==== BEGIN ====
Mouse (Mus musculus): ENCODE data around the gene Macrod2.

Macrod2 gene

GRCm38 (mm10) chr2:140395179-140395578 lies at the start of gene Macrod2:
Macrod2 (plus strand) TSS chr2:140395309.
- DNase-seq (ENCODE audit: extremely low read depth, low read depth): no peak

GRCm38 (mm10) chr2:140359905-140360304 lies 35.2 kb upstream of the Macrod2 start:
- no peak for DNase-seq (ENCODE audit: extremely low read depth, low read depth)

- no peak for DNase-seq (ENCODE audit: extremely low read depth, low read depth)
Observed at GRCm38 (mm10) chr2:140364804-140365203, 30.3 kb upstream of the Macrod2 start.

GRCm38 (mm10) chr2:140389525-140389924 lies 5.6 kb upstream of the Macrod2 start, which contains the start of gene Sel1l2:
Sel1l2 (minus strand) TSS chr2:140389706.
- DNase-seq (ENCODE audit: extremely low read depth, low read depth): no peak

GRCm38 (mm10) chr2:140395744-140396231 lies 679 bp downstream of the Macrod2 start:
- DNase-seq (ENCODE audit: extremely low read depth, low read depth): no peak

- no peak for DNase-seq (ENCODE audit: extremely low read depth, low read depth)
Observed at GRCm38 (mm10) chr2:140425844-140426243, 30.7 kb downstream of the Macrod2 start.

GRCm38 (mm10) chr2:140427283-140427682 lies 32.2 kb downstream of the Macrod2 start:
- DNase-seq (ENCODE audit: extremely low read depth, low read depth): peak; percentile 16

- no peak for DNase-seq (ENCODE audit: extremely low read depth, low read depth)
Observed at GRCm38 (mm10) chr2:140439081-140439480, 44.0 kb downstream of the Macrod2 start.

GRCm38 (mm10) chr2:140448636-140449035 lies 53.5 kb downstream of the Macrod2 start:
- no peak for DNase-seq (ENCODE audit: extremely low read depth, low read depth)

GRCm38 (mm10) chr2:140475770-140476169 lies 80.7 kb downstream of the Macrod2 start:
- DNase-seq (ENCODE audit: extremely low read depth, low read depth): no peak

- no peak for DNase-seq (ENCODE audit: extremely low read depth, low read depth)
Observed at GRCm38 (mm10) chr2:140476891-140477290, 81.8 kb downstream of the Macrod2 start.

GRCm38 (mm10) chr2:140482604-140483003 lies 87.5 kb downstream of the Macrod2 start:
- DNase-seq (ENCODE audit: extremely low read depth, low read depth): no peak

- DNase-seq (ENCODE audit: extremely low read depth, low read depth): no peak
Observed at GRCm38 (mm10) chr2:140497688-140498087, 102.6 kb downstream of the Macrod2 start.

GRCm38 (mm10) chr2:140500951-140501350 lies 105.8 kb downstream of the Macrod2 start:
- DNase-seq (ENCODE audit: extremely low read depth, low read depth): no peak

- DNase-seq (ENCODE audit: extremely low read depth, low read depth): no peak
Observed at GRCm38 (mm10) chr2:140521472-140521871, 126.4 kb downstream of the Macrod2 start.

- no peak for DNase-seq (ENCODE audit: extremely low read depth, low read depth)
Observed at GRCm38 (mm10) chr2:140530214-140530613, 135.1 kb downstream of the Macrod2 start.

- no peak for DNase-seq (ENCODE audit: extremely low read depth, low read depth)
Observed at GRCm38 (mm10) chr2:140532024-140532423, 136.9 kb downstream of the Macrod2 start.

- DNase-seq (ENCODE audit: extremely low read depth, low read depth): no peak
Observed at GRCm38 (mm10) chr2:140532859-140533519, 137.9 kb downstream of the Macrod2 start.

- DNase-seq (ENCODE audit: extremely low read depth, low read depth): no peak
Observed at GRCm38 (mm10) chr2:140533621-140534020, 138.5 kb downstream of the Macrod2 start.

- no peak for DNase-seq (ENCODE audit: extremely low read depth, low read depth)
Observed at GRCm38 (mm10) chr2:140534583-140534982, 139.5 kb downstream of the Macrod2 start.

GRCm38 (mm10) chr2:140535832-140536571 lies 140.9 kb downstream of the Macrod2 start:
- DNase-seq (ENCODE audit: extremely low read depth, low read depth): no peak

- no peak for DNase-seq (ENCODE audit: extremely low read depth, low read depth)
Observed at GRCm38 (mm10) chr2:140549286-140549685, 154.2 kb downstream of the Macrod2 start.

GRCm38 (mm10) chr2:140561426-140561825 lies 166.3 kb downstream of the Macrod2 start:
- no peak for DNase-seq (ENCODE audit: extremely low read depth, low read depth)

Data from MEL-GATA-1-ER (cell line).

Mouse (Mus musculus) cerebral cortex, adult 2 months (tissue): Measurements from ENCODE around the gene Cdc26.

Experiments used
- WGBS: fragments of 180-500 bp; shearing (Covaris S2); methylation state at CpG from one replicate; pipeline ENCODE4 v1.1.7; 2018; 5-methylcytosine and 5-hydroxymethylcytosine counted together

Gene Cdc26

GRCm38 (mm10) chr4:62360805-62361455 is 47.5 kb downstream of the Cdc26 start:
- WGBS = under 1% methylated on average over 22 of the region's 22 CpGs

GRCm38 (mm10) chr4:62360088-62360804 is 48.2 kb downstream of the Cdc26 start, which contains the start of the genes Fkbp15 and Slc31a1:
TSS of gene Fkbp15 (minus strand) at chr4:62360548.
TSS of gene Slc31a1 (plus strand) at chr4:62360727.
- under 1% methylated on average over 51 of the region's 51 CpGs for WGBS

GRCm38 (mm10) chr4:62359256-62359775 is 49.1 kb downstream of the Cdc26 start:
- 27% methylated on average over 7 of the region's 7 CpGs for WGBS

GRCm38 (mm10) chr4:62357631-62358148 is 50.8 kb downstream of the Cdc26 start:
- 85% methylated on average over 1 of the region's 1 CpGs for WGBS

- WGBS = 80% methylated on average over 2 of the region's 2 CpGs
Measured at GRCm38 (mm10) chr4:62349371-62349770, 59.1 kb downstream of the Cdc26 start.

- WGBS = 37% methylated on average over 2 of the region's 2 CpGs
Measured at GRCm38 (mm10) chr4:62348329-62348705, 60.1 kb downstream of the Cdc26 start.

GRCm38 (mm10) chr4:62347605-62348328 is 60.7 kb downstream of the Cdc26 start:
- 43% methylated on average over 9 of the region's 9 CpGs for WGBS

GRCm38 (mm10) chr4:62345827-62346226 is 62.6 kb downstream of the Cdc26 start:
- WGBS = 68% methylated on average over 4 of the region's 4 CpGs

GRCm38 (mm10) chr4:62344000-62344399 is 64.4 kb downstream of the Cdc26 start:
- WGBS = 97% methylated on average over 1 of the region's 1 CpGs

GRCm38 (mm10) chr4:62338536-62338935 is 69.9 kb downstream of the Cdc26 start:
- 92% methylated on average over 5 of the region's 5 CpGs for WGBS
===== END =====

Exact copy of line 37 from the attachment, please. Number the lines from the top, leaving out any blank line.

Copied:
- no peak for DNase-seq (ENCODE audit: extremely low read depth, low read depth)